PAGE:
How To Choose A Dive Watch
Although there is a wide variety of so-called dive watches out there, lots of these are simply fashion pieces dressed up to look like dive watches. Perhaps they look the part, but underneath the surface, they are useless for underwater and won’t last too long at any serious depth when you dive.
To help you find a useful and great looking dive watch though, we will look at the six most important functions it should have.
Unsurprisingly, a dive watch needs to be water resistant. This goes without saying, that you don’t want to be stuck in the middle of the ocean with a dive watch that can’t cope with the depths and water pressure. The recommended minimum a dive watch should be water resistant for is 200 metres in depth. It, therefore, should meet the ISO-6425 requirements which are an internationally recognised standard. This means that a dive watch should be able to handle a pressure rating of 25% than the stated depth. So if the manufacturer states it is capable of handling 200 metres, it should have passed a test for 250 metres.
Structural integrity and strength are therefore important when it comes to the engineering behind the watch. Extra components are often used, such as Helium escape valves, beefier cases or even thicker crystals to help withstand over 1000 metres depth.
Surgical grade titanium or 316L stainless steel should be used to make the case.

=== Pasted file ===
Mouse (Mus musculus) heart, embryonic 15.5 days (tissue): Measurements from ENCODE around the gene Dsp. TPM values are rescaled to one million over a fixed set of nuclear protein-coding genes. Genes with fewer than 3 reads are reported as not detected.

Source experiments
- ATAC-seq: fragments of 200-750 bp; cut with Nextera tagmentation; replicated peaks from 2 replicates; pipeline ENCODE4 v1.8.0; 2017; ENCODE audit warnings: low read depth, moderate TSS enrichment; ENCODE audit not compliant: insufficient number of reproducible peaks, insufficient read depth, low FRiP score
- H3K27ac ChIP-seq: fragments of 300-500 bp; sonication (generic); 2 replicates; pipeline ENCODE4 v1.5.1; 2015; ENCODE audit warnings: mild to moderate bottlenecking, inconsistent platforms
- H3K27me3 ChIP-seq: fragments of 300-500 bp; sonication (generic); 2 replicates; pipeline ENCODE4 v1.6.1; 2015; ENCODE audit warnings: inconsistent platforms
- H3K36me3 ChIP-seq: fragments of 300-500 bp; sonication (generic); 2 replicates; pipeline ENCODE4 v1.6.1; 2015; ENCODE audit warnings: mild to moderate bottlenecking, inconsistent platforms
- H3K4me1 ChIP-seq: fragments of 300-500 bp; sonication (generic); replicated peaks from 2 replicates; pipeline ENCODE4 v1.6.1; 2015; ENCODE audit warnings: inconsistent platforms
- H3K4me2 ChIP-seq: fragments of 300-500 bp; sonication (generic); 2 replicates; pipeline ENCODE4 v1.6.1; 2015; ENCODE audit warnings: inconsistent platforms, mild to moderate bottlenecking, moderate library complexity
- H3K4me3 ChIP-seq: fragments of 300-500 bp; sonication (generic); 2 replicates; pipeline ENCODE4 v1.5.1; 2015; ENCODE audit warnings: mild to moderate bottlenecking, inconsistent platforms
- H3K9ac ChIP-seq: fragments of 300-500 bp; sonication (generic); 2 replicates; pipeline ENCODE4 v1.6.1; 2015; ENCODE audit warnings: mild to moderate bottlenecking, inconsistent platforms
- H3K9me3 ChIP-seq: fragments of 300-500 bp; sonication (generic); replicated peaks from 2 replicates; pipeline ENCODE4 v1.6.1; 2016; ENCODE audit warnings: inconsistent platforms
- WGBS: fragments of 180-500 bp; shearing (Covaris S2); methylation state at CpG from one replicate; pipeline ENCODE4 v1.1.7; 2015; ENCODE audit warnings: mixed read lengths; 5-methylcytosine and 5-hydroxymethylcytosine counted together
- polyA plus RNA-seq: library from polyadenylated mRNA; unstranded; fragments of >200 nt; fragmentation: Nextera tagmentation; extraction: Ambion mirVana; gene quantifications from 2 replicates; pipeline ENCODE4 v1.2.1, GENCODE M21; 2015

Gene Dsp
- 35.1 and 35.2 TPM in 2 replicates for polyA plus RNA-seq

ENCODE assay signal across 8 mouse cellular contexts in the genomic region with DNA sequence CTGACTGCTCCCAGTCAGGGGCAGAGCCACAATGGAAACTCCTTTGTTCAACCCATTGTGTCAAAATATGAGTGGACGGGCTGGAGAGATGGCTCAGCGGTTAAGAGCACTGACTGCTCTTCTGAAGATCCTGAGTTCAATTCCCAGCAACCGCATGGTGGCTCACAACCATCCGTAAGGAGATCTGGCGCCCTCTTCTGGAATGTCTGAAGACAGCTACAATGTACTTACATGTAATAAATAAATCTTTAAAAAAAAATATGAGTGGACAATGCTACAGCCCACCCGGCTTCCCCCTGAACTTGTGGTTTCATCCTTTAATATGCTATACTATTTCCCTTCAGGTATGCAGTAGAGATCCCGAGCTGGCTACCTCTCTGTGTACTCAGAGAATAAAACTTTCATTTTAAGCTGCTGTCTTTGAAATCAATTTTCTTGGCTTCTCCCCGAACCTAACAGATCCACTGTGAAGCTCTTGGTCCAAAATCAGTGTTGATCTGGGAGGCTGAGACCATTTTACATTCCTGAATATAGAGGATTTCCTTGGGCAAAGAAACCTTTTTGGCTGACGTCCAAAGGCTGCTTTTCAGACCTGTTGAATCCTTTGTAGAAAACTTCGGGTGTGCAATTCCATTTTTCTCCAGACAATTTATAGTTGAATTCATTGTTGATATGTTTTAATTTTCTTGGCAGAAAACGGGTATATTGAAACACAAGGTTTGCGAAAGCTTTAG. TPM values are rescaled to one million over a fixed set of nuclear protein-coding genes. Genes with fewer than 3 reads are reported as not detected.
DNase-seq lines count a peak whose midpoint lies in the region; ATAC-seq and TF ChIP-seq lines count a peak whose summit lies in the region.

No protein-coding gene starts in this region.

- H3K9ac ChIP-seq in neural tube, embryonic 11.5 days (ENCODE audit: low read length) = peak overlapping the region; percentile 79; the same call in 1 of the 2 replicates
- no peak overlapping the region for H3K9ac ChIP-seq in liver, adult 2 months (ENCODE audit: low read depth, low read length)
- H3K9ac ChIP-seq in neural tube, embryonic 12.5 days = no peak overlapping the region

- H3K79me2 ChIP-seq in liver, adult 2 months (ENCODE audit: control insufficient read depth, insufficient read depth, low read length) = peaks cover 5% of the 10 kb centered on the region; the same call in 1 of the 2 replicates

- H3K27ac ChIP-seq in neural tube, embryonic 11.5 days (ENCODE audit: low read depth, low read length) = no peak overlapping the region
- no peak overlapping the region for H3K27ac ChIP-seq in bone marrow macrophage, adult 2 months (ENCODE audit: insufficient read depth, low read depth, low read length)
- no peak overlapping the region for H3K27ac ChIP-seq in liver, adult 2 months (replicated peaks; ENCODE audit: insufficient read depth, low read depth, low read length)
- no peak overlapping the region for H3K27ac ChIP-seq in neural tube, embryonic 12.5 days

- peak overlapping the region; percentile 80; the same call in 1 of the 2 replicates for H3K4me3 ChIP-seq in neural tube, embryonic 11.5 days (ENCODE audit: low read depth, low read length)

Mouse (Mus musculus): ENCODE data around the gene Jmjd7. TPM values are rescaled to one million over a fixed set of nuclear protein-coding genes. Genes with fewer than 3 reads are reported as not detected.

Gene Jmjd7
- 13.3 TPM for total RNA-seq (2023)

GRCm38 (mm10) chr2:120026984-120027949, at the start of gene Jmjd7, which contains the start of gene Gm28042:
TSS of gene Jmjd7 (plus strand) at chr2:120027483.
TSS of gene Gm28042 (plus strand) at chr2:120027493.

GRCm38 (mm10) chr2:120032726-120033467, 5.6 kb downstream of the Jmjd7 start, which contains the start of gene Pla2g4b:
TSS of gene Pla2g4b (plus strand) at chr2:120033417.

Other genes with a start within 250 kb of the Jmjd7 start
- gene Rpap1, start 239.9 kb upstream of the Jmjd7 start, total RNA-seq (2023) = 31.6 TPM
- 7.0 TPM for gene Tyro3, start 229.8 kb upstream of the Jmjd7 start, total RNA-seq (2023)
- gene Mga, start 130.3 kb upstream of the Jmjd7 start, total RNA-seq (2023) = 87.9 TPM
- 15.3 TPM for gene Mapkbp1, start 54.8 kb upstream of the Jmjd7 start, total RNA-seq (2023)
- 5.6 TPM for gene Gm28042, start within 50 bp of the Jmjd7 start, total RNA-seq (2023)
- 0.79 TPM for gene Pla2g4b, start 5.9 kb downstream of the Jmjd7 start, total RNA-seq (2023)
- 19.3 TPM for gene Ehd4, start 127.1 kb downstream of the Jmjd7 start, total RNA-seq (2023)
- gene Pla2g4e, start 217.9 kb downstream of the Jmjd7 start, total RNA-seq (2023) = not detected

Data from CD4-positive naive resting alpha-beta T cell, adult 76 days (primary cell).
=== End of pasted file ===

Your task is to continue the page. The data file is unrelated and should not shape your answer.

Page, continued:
Screw Down Back Case, Pushers and Crown
The case back and crown are considered to be the most vulnerable parts of a watch. So it makes sense that these are tightly sealed as possible, using a screw down kind of mechanism with robust gaskets to completely seal the watch off. Before each and every dive, make sure that the crown and every pusher is screwed tightly and ensure your watch is wound up.
Uni-directional Bezel That Rotates
Any good dive watch worth its price tag should have a bezel that is uni-directional and rotates with a luminously coloured marking at the 12 position. This crucial little bezel helps you to measure how much time has elapsed quickly and without much hassle. As it is uni-directional, it prevents the dial from moving backwards while you are diving, which can make you think you have more time left than you actually have. Even if it is knocked and moves, thanks to this safety feature it means you will probably go to the surface earlier rather than later.
It can be incredibly dark under the water, particularly the deeper you dive. You need to find a watch that is crystal clear and easy to read. All of the indicators such as the dial face, markers for hours and hands should be large and tidy.
Resistant To Corrosion
One crucial aspect of a dive watch that is forgotten about or only thought about as an afterthought is how resistant it is to corrosion. Cases should be made of high-grade titanium or stainless steel. Rubber and ceramics are also great materials. Plastics become brittle in time so should be avoided.
Special Strap Or Bracelet
Look for a strap that works well regardless where you are, particularly if you intend on wearing your dive watch as a day to day piece as well as under the water.